Thursday, January 10, 2008

Wednesday, January 9, 2008

Santa isn't always bad

A Greater Plan: Works on Paper. Gow Langsford, Auckland. 11 December 2007 to 2 February 2008.

I detest most dealer gallery Xmas shows: they seem so grasping, so transparent. I hate in principle the idea of galleries behaving like shopping mall retailers. And while group shows can be innocuous and reveal surprising connections between normally disparate items, most of the time they seem to compromise the integrity of solo works, works that would be more comprehensible surrounded by others made by the same individual in the same series. At Xmas time when all the stylistic smorgasbords suddenly materialise, the commercial vulgarity of the art world is just all too much.

Yet some Xmas shows are thematically focussed and surprisingly restrained, even containing….(gulp)..rigorous works of quality. Items that are not overtly easy to sell. This Gow Langsford show of five artists is an interesting example. No tacky junk here. The prices are not cheap, but the product is excellent. Some works could be better – as I’ll explain – but damn good nonetheless. Some of it is very expensive. You have to ask to find out the price of a dazzling Frank Stella print (a hybrid screenprint, aquatint and etching), and the very unusual Maddox of gridded crosses painted in oil on a scroll map of Matakaoa is 38 grand.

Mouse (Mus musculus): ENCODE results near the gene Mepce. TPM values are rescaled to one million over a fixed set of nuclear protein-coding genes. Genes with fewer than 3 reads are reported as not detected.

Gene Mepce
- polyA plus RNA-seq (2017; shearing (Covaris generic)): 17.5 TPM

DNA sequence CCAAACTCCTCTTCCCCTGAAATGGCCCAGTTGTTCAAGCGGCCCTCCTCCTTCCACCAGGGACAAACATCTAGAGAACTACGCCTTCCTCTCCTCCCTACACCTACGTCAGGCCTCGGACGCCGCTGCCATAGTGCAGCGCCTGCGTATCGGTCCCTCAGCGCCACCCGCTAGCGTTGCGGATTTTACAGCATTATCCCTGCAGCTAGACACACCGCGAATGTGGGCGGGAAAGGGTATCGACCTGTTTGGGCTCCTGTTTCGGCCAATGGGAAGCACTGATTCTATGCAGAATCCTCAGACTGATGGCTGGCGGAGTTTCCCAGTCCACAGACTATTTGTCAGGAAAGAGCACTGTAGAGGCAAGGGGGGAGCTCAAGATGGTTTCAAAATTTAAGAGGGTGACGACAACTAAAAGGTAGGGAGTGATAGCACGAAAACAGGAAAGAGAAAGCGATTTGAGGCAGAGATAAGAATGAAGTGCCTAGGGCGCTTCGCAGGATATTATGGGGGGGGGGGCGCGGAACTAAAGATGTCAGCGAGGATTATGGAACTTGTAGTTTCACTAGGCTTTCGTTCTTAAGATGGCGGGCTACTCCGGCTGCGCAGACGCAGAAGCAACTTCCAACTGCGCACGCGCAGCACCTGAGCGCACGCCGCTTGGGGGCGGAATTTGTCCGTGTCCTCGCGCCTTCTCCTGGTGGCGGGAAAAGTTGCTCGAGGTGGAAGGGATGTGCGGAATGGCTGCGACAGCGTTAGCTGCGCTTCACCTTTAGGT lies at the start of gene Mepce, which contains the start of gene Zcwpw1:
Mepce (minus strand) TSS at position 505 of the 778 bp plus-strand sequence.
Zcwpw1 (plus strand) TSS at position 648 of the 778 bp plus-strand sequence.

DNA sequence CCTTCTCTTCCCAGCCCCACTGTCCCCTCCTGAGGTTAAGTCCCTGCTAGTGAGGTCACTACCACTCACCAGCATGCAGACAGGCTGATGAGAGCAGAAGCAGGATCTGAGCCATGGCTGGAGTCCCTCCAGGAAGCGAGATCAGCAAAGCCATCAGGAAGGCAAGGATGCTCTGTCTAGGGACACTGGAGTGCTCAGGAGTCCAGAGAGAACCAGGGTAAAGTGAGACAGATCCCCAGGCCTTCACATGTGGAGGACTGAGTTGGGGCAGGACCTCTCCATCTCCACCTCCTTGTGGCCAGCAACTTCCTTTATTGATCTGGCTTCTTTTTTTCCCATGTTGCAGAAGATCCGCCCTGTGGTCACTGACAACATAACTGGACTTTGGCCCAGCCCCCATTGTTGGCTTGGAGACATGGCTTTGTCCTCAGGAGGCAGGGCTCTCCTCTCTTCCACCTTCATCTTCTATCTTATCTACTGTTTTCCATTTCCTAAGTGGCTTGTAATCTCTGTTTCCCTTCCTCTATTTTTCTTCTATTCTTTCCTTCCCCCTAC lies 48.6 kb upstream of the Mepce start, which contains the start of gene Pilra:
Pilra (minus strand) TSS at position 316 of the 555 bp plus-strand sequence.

The stuff that really interests me in this exhibition is in the three mini shows by Martin Ball, Judy Millar and Simon Ingram.

Martin Ball’s graphite studies render three strips of paper sellotaped to a larger sheet. They are a meditation on representation and manual dexterity that follows a tradition of such illusionistic image making (painting and drawing) in Auckland that includes John Lethbridge and Ross Ritchie, and often depicts simple objects such as drawing pins holding tightly stretched string against the flat plane of a wall.

I personally don’t warm to these drawings, preferring in this genre images with more nuance and sense of the infinite - like those by say, Vija Celmins, who is famous for her renderings of the sea, spider-webs, and the night sky. Nevertheless in this show, Ball's drawings do provide some lind of strange foil to the other works in their examination of the papery picture plane.

The paintings on paper here by Judy Millar feature finger painting where a top coat of dark paint is wiped off to expose a highly saturated undercoat. These seem less holistic than earlier works, having a dynamic pictographic quality that alludes to not only the Roman alphabet but also to Chinese brushed characters. These 'negative marks' hover in front of a field of horizontal bars. Millar here seems to be edging slowly towards a new sort of narrative in her work, hinting at something we normally don’t think of as occurring in her practice: spoken and written language and its codes.